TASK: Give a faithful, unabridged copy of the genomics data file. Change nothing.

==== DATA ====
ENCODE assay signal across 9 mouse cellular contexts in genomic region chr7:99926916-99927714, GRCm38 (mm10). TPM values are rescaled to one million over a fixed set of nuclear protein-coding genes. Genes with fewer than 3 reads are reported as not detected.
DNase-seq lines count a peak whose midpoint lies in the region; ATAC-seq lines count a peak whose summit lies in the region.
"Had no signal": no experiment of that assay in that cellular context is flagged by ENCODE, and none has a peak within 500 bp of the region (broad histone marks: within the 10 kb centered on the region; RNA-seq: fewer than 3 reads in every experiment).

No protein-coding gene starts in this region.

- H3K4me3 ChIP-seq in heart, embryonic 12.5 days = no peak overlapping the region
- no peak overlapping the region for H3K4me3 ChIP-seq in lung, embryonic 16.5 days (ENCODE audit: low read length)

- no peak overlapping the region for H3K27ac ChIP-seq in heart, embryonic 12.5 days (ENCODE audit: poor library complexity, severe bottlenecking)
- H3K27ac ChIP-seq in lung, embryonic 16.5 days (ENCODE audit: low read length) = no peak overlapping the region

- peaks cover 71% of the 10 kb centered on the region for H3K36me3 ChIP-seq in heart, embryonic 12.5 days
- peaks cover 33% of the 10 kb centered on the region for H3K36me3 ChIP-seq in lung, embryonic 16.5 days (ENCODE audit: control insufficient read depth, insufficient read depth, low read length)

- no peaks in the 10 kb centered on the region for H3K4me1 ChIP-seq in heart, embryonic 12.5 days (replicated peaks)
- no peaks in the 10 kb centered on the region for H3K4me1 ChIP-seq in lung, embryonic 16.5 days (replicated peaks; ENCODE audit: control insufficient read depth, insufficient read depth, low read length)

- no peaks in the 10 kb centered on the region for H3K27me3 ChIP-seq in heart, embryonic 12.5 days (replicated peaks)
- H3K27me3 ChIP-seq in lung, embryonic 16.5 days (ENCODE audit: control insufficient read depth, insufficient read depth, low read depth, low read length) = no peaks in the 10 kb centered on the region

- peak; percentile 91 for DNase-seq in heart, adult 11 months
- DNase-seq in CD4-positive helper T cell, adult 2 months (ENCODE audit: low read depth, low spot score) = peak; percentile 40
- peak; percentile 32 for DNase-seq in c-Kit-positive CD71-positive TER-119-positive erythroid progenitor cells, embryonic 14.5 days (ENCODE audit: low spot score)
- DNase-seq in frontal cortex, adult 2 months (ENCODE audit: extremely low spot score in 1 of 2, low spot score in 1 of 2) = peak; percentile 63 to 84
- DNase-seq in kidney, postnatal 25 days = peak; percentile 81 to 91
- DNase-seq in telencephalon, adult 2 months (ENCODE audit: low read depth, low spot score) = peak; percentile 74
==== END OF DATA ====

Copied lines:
ENCODE assay signal across 9 mouse cellular contexts in genomic region chr7:99926916-99927714, GRCm38 (mm10). TPM values are rescaled to one million over a fixed set of nuclear protein-coding genes. Genes with fewer than 3 reads are reported as not detected.
DNase-seq lines count a peak whose midpoint lies in the region; ATAC-seq lines count a peak whose summit lies in the region.
"Had no signal": no experiment of that assay in that cellular context is flagged by ENCODE, and none has a peak within 500 bp of the region (broad histone marks: within the 10 kb centered on the region; RNA-seq: fewer than 3 reads in every experiment).

No protein-coding gene starts in this region.

- H3K4me3 ChIP-seq in heart, embryonic 12.5 days = no peak overlapping the region
- no peak overlapping the region for H3K4me3 ChIP-seq in lung, embryonic 16.5 days (ENCODE audit: low read length)

- no peak overlapping the region for H3K27ac ChIP-seq in heart, embryonic 12.5 days (ENCODE audit: poor library complexity, severe bottlenecking)
- H3K27ac ChIP-seq in lung, embryonic 16.5 days (ENCODE audit: low read length) = no peak overlapping the region

- peaks cover 71% of the 10 kb centered on the region for H3K36me3 ChIP-seq in heart, embryonic 12.5 days
- peaks cover 33% of the 10 kb centered on the region for H3K36me3 ChIP-seq in lung, embryonic 16.5 days (ENCODE audit: control insufficient read depth, insufficient read depth, low read length)

- no peaks in the 10 kb centered on the region for H3K4me1 ChIP-seq in heart, embryonic 12.5 days (replicated peaks)
- no peaks in the 10 kb centered on the region for H3K4me1 ChIP-seq in lung, embryonic 16.5 days (replicated peaks; ENCODE audit: control insufficient read depth, insufficient read depth, low read length)

- no peaks in the 10 kb centered on the region for H3K27me3 ChIP-seq in heart, embryonic 12.5 days (replicated peaks)
- H3K27me3 ChIP-seq in lung, embryonic 16.5 days (ENCODE audit: control insufficient read depth, insufficient read depth, low read depth, low read length) = no peaks in the 10 kb centered on the region

- peak; percentile 91 for DNase-seq in heart, adult 11 months
- DNase-seq in CD4-positive helper T cell, adult 2 months (ENCODE audit: low read depth, low spot score) = peak; percentile 40
- peak; percentile 32 for DNase-seq in c-Kit-positive CD71-positive TER-119-positive erythroid progenitor cells, embryonic 14.5 days (ENCODE audit: low spot score)
- DNase-seq in frontal cortex, adult 2 months (ENCODE audit: extremely low spot score in 1 of 2, low spot score in 1 of 2) = peak; percentile 63 to 84
- DNase-seq in kidney, postnatal 25 days = peak; percentile 81 to 91
- DNase-seq in telencephalon, adult 2 months (ENCODE audit: low read depth, low spot score) = peak; percentile 74